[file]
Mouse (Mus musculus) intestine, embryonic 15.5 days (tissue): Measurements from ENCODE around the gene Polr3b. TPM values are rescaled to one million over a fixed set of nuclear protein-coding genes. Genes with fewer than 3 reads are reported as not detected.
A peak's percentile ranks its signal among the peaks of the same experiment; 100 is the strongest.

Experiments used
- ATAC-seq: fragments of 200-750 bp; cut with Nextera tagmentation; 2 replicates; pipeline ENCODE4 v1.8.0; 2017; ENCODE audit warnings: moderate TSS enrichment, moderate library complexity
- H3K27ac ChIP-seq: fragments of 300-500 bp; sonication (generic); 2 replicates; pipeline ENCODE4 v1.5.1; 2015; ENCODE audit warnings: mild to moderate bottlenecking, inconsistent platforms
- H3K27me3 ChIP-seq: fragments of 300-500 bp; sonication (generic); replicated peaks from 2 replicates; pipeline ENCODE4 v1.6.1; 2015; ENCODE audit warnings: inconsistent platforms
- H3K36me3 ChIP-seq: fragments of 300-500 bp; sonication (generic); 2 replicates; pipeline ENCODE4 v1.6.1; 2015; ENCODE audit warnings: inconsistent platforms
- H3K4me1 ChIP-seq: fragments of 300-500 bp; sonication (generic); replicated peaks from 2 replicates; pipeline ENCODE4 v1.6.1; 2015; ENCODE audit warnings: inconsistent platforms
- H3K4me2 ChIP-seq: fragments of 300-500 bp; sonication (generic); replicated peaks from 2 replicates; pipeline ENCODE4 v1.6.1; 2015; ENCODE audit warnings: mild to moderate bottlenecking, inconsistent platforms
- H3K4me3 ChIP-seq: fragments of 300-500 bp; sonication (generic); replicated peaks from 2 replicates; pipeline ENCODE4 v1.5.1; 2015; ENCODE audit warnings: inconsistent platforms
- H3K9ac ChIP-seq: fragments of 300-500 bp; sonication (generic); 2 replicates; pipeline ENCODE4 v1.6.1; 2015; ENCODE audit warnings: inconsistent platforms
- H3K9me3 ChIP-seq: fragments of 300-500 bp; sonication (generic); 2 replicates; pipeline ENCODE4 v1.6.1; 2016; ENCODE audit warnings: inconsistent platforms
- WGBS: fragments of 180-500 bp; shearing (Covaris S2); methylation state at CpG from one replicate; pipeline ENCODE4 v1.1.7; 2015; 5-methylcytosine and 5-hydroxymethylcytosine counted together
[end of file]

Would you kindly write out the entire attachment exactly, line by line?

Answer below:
Mouse (Mus musculus) intestine, embryonic 15.5 days (tissue): Measurements from ENCODE around the gene Polr3b. TPM values are rescaled to one million over a fixed set of nuclear protein-coding genes. Genes with fewer than 3 reads are reported as not detected.
A peak's percentile ranks its signal among the peaks of the same experiment; 100 is the strongest.

Experiments used
- ATAC-seq: fragments of 200-750 bp; cut with Nextera tagmentation; 2 replicates; pipeline ENCODE4 v1.8.0; 2017; ENCODE audit warnings: moderate TSS enrichment, moderate library complexity
- H3K27ac ChIP-seq: fragments of 300-500 bp; sonication (generic); 2 replicates; pipeline ENCODE4 v1.5.1; 2015; ENCODE audit warnings: mild to moderate bottlenecking, inconsistent platforms
- H3K27me3 ChIP-seq: fragments of 300-500 bp; sonication (generic); replicated peaks from 2 replicates; pipeline ENCODE4 v1.6.1; 2015; ENCODE audit warnings: inconsistent platforms
- H3K36me3 ChIP-seq: fragments of 300-500 bp; sonication (generic); 2 replicates; pipeline ENCODE4 v1.6.1; 2015; ENCODE audit warnings: inconsistent platforms
- H3K4me1 ChIP-seq: fragments of 300-500 bp; sonication (generic); replicated peaks from 2 replicates; pipeline ENCODE4 v1.6.1; 2015; ENCODE audit warnings: inconsistent platforms
- H3K4me2 ChIP-seq: fragments of 300-500 bp; sonication (generic); replicated peaks from 2 replicates; pipeline ENCODE4 v1.6.1; 2015; ENCODE audit warnings: mild to moderate bottlenecking, inconsistent platforms
- H3K4me3 ChIP-seq: fragments of 300-500 bp; sonication (generic); replicated peaks from 2 replicates; pipeline ENCODE4 v1.5.1; 2015; ENCODE audit warnings: inconsistent platforms
- H3K9ac ChIP-seq: fragments of 300-500 bp; sonication (generic); 2 replicates; pipeline ENCODE4 v1.6.1; 2015; ENCODE audit warnings: inconsistent platforms
- H3K9me3 ChIP-seq: fragments of 300-500 bp; sonication (generic); 2 replicates; pipeline ENCODE4 v1.6.1; 2016; ENCODE audit warnings: inconsistent platforms
- WGBS: fragments of 180-500 bp; shearing (Covaris S2); methylation state at CpG from one replicate; pipeline ENCODE4 v1.1.7; 2015; 5-methylcytosine and 5-hydroxymethylcytosine counted together